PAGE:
I was recently in a scripture discussion group that opened up the Psalms to me in a whole new way. We were talking about how the poetry found within the book of Psalms may have been written by individuals but were communally expressed. That means that the Psalmist very well could have heard other people speaking, or singing their words back to them.
It was like something within me broke open.
I started to think of Hortiao Spafford, who penned the now famous hymn “It is Well with My Soul.” As the story goes, Spafford was to go on a trip with his family, but got delayed due to business dealings. He, however, did send his family on the trip ahead of him. Only the ship they were traveling on sank when it collided with another vessel, resulting in the death of all four of his daughters. While traveling to meet his grieving wife, the only member of his family surviving from the accident, he wrote the words that would become the hymn we know today.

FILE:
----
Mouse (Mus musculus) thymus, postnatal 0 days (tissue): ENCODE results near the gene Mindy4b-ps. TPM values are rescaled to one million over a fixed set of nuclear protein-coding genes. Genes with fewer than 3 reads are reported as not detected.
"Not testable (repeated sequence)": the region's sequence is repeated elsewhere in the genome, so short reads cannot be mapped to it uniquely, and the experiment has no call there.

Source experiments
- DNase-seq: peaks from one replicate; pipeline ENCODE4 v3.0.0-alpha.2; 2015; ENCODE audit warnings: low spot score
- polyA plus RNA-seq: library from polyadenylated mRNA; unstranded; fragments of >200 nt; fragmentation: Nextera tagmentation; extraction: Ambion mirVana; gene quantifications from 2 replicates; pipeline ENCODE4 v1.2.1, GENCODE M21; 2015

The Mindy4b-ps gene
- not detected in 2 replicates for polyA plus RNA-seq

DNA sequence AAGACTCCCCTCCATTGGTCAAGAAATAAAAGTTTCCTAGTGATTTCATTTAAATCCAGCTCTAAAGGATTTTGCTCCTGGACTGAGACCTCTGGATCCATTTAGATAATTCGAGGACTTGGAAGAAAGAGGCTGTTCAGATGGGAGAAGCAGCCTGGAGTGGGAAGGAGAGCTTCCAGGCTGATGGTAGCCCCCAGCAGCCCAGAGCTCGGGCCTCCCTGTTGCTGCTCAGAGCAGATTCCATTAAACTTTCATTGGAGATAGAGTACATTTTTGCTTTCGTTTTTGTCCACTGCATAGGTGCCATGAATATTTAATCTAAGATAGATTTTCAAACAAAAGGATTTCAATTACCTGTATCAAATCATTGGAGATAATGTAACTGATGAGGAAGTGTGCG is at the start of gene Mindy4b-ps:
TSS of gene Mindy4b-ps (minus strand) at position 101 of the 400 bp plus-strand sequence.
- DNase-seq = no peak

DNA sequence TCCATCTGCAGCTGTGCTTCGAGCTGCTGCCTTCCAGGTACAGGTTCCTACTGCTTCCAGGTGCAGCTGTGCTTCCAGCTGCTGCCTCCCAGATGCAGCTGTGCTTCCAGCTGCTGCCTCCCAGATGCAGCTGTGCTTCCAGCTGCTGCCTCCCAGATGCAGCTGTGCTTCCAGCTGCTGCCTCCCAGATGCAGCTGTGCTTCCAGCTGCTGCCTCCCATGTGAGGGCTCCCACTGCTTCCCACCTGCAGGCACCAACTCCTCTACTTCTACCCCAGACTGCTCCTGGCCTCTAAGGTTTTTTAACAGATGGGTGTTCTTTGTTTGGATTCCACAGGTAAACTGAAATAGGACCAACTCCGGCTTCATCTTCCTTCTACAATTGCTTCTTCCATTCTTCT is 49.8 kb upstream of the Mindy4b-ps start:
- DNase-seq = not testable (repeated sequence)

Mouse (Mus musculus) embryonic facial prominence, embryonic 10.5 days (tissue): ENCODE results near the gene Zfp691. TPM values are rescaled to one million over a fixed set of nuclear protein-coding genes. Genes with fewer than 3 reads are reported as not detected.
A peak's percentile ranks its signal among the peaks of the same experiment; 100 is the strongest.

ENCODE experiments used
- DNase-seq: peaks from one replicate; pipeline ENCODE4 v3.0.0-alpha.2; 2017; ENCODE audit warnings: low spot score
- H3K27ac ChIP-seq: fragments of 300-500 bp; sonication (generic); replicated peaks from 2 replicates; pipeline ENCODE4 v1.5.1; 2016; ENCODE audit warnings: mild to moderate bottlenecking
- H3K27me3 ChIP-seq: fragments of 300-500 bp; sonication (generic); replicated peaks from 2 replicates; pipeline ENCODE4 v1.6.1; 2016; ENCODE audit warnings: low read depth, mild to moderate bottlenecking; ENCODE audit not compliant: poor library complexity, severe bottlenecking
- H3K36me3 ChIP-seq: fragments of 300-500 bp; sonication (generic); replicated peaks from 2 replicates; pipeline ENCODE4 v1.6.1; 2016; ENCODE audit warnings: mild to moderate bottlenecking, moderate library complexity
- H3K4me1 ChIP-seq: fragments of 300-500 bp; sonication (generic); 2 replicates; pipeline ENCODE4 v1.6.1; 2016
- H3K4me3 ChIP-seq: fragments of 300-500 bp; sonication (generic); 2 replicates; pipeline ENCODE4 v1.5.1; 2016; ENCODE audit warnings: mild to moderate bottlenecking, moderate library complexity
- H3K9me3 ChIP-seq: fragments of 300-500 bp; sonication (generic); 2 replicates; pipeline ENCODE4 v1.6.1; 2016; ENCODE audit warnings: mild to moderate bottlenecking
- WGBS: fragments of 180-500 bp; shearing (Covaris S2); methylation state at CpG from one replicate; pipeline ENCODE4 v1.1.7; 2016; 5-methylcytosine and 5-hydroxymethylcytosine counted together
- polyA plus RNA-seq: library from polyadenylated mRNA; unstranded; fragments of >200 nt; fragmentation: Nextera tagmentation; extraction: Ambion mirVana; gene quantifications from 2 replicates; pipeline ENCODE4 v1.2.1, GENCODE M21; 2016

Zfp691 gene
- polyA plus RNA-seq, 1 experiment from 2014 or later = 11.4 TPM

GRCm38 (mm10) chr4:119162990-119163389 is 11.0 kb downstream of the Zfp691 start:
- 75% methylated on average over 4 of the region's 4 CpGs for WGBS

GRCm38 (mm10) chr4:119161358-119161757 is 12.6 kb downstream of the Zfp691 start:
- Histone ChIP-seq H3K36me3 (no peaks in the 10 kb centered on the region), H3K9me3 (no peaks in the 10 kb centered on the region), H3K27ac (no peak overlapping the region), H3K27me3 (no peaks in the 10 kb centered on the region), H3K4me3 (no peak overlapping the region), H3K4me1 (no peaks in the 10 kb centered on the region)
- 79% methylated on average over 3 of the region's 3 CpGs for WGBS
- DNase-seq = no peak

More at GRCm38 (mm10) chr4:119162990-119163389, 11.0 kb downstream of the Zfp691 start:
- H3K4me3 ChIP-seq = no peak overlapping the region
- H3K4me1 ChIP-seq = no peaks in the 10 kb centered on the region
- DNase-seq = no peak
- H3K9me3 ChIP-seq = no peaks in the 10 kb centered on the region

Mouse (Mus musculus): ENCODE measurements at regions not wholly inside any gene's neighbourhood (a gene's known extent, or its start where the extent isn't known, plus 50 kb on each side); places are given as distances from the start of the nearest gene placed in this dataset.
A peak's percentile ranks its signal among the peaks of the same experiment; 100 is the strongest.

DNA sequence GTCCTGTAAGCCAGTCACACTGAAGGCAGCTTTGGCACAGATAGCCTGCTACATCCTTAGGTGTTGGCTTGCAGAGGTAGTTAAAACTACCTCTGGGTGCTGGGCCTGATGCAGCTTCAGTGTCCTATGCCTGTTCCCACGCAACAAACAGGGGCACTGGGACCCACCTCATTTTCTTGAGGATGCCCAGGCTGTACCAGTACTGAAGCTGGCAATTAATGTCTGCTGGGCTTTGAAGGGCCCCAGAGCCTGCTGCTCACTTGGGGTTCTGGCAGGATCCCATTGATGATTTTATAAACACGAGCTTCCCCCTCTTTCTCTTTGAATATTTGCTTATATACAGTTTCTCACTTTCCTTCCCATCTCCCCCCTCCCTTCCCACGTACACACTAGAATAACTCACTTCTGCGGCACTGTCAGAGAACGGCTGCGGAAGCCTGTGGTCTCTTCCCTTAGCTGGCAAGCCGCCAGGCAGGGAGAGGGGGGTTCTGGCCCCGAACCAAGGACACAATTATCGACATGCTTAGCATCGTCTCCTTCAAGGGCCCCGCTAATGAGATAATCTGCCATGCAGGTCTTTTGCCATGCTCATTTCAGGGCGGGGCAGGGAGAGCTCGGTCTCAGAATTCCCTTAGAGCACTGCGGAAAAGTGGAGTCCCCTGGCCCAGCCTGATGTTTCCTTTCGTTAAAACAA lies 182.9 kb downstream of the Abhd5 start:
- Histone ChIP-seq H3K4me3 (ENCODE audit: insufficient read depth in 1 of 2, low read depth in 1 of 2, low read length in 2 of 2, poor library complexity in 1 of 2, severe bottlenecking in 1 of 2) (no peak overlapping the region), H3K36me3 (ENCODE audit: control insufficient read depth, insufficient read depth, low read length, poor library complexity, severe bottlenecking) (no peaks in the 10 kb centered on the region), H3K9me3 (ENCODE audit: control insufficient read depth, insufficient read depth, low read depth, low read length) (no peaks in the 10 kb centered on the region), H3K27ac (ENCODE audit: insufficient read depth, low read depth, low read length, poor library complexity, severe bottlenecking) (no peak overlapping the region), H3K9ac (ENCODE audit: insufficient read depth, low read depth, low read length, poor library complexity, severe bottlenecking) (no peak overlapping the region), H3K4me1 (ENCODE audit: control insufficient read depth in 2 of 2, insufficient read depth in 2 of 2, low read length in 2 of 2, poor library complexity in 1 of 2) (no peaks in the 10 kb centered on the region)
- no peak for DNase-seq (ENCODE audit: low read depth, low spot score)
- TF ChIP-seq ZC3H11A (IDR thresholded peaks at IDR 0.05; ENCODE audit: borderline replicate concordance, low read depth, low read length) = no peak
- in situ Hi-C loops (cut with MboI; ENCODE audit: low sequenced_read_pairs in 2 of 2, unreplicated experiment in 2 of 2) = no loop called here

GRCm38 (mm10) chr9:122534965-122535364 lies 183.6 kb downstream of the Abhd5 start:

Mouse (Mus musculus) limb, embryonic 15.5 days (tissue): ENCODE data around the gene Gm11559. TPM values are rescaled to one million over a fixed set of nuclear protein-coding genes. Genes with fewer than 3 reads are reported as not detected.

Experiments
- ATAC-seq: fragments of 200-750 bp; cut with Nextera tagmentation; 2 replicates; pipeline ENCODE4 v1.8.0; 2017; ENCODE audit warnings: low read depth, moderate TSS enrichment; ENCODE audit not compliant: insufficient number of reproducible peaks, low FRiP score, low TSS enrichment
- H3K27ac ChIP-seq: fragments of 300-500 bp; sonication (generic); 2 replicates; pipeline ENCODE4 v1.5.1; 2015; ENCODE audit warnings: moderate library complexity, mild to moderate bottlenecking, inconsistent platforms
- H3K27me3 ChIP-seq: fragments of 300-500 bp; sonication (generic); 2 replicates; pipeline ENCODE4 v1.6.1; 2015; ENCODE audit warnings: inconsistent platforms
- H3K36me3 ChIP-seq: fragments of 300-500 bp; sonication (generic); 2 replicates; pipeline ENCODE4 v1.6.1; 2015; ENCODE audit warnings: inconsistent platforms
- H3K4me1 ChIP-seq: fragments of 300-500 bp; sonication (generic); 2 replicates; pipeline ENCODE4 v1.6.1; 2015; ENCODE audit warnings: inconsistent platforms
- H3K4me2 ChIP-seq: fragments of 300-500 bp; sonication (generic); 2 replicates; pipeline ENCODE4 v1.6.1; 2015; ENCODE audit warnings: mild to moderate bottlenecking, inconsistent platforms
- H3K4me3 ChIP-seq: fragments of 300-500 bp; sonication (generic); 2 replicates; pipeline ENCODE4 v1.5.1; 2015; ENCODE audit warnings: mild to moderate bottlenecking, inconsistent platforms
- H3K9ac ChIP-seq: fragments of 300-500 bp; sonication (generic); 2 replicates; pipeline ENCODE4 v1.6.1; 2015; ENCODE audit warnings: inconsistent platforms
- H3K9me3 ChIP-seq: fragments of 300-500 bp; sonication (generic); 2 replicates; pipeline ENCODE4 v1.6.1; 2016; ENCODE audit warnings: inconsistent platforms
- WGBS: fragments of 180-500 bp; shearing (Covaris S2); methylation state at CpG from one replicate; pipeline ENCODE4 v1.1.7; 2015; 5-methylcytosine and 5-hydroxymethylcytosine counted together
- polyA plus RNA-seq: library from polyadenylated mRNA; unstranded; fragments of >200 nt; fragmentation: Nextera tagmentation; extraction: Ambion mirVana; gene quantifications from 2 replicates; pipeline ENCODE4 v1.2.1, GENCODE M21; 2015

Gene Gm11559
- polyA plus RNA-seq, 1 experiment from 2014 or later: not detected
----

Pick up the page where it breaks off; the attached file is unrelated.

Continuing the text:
While that story may be familiar to us, in light of our discussion about the Psalms, all I could think of was Spafford hearing the words of his hymn, penned in grief and faith, sung back over him, again and again and again.
And that broke me even further open.
For a long time, Western culture has tried to contain and privatize grief. You get a few days to plan and hold a funeral and then are expected to return back - to work, to business as usual, to all of your hustle and bustle. But that’s not how the human heart works. We need places to express our grief and have people sing it back over us. To hear our words expressed with compassion and held as true. We need to publicly proclaim our grief, while being tenderly held in community.
My guess is that idea makes many of us uncomfortable. We don’t like the idea of people knowing about our grief, let alone joining us in publicly proclaiming it. Yet, what gift could that offer to us, both as grievers and the wider community? What shame could be diminished and understanding expanded by joining together in breaking open the constraints we have culturally placed on grief? What is just waiting to be sung?
Michelle is a Spiritual Director and End of Life Doula. She is the founder of Abide in the Spirit.
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